APDA-funded Brigham and Women’s Hospital explores the genetic variants associated with Parkinson’s disease and other conditions

APDA-funded Brigham and Women’s Hospital explores the genetic variants associated with Parkinson’s disease and other neuropsychiatric conditions

In classic biochemistry, ribonucleic acid (RNA) was thought to be a simple middle man between our genome and our proteins. Recently, however, it has become clear that RNA exists in multiple forms and plays a myriad of roles, including regulating protein production, regulating genome activity, and sensing environment. In fact, only a very small portion of DNA gets transcribed into RNA that creates protein. A much large portion gets transcribed into RNA that has various other functions.

Dr. Xianjung Dong, an APDA-funded researcher, working in the laboratory of Dr. Clemens Scherzer, Director of APDA’s Center for Advanced Research at Brigham and Women’s Hospital and Harvard Medical School, conducted a massive analysis whose goal was to create a complete inventory of all RNAs in dopamine producing neurons in human brain. Dopamine neurons are important in many diseases including Parkinson’s disease (PD), schizophrenia and addiction. These neurons work sluggishly in PD, but are hyperactive in schizophrenia.

The project identified over 70,000 RNA “parts” in dopamine neurons. The team found that 64% of the genome actively produces RNA in the dopamine neurons, the vast majority of which does not code proteins, but might have roles in regulating how dopamine neurons work. This opens up a massive treasure trove of information about the dopamine neurons, not studied before, that could link to disease.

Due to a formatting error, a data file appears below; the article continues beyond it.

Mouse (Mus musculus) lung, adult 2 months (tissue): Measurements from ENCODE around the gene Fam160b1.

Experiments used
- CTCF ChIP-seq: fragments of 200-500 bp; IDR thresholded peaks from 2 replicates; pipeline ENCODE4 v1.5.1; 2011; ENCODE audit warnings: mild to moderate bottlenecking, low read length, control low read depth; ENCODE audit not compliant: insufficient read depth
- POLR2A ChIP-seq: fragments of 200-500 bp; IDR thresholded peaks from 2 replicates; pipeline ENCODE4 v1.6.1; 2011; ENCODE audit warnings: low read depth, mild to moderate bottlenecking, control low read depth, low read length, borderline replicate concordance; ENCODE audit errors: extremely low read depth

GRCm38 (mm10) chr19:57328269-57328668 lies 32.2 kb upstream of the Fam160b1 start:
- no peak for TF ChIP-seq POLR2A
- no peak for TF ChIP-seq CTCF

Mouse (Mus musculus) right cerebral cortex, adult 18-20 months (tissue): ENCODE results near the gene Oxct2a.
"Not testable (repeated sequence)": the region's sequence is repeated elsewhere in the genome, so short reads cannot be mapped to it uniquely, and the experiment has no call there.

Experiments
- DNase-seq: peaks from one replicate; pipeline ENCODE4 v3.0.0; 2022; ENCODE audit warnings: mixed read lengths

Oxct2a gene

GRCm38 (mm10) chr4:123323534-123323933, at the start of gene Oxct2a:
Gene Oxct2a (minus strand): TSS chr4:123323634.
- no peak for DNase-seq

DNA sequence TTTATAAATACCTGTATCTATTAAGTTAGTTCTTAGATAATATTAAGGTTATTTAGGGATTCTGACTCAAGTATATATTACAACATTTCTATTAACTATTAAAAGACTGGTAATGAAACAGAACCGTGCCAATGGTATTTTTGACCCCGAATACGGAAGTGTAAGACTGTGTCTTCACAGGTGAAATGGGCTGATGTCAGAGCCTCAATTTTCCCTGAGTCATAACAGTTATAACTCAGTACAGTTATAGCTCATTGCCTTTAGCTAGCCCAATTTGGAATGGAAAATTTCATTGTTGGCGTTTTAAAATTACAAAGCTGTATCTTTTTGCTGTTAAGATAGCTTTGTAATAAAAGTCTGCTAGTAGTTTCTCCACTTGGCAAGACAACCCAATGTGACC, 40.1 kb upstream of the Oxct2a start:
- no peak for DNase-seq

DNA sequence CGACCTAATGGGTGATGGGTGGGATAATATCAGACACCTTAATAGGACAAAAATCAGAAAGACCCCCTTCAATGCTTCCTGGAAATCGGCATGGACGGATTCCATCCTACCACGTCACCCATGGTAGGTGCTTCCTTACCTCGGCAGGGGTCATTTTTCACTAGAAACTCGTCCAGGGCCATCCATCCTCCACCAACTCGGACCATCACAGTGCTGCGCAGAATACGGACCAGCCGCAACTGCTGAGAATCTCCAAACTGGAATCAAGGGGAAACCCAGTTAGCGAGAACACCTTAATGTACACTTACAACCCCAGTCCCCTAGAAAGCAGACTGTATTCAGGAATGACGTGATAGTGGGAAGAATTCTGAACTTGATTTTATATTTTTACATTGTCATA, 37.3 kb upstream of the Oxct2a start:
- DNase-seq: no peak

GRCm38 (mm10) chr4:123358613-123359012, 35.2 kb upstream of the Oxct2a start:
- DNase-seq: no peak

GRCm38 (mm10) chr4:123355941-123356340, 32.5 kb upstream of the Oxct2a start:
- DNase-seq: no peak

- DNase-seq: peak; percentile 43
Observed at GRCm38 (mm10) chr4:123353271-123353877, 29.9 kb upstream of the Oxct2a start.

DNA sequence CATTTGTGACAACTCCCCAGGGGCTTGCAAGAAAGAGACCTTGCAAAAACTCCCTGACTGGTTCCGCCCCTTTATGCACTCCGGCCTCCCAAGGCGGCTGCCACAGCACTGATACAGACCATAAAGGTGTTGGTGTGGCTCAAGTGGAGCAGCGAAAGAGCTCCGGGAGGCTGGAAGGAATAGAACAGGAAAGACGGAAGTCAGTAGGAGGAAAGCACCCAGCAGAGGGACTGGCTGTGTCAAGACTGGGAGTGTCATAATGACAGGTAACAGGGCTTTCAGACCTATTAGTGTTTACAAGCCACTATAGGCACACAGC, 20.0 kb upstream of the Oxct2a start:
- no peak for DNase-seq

Interestingly, the team found that glitches in the genome associated with increased risk of PD, schizophrenia or addiction, were linked to these newly found regulatory RNAs — much more so than to protein-producing RNAs. These results were recently published in Nature Neuroscience.

The team has generously made the compendium of all the RNA transcribed in dopamine neurons publicly available at http://www.humanbraincode.org. The data can therefore be used by other investigators to further their work. “This is very useful for pharmaceutical companies, who need to check whether the targets for their new PD drugs are actually present in dopamine neurons of patients’ brains”, says Scherzer. “Now, they can simply type their favorite drug target into the webportal and it will tell them immediately, whether the drug is actually hitting a target in these key Parkinson’s cells or not”.

APDA is proud to support such ground-breaking work and salutes Dr. Scherzer and his team for their achievement.

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